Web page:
Rising nitrous oxide (N2O) emissions are jeopardizing the climate goals of the Paris Agreement, according to a major new study by an international team of scientists.
The growing use of nitrogen fertilizers in the production of food worldwide is increasing atmospheric concentrations of N2O—a greenhouse gas 300 times more potent than carbon dioxide (CO2) that remains in the atmosphere for more than 100 years.
Published today in the journal Nature, the study was led Auburn University, in the US, and involved scientists from 48 research institutions in 14 countries—including the University of East Anglia (UEA) in the UK—under the umbrella of the Global Carbon Project and the International Nitrogen Initiative.
The aim was to produce the most comprehensive assessment to date of all global sources and sinks of N2O. Their findings show N2O emissions are
Two months after a wildfire burned through Paradise, Calif., in 2018, Kevin Phillips, then a manager for town’s irrigation district, walked from one destroyed home to another.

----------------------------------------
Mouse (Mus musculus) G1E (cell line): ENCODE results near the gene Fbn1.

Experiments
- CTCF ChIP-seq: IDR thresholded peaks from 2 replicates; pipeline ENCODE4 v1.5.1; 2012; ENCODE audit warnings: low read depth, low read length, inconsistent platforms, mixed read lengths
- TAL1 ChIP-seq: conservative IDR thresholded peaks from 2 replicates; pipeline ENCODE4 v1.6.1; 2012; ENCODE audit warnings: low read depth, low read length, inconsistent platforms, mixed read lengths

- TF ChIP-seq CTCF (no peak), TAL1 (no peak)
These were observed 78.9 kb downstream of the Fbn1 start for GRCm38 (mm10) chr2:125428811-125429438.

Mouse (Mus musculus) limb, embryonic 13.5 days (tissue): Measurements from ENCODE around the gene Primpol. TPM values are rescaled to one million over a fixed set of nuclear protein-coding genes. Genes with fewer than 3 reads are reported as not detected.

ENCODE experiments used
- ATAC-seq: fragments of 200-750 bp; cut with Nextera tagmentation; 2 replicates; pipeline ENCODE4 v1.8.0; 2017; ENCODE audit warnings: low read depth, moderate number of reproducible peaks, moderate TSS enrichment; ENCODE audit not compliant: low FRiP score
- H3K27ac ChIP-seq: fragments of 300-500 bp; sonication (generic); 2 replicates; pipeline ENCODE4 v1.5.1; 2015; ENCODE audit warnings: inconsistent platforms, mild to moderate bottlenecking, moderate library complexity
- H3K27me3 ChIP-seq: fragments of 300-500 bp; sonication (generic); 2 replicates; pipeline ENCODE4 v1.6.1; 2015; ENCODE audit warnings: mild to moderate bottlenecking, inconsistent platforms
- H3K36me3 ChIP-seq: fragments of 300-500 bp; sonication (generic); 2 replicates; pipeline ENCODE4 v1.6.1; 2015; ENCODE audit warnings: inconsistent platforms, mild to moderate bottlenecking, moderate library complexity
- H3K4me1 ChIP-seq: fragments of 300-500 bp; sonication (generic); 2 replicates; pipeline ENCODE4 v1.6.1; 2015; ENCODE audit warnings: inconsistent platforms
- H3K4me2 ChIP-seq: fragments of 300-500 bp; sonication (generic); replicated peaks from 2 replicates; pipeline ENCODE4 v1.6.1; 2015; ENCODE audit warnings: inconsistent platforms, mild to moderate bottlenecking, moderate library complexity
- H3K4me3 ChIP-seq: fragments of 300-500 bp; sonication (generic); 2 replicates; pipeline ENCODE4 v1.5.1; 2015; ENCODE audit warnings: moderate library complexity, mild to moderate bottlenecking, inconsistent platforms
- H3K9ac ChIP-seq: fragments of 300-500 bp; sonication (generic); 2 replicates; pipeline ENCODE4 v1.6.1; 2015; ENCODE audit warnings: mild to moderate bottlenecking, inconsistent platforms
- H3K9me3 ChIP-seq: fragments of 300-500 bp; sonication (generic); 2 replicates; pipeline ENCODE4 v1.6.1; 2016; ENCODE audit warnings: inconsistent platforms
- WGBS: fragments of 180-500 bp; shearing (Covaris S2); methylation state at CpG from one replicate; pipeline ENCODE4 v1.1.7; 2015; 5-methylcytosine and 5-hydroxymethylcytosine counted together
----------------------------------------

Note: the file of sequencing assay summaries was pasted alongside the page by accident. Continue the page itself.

Burned out cars, the occasional chimney and the melted skeletons of washers and dryers were the only recognizable shapes.
“You started to actually be shocked when you saw a standing structure,” he said.
Mr. Phillips, now Paradise’s town manager, was following the team taking samples from intact water meters connected to homes that were now reduced to gray ash. He knew from the Tubbs Fire in 2017 that harmful toxins were likely in the water distribution system: Rapid action would be needed to protect people returning to the community from the dangers of toxins like benzene, which can cause nausea and vomiting in the short-term, or even cancer over time.
Wildfires, which turned skies a dim orange over cities from Seattle to Santa
But it’s the tiniest fossils that have transformed paleontology over the past five years.
Some of the field’s most extraordinary discoveries have come from amber: A dinosaur tail, parts of primitive birds, insects, lizards and flowers have all been found entombed in globs of 100 million-year-old tree resin.
They offer a tantalizing, three-dimensional look at dinosaur times. The vivid creatures and plants look like they just died yesterday with soft tissue in place and details like skin, coloring, feathers, teeth, leaves and petals exquisitely preserved — details that are often lost in the crush of fossils formed in rock.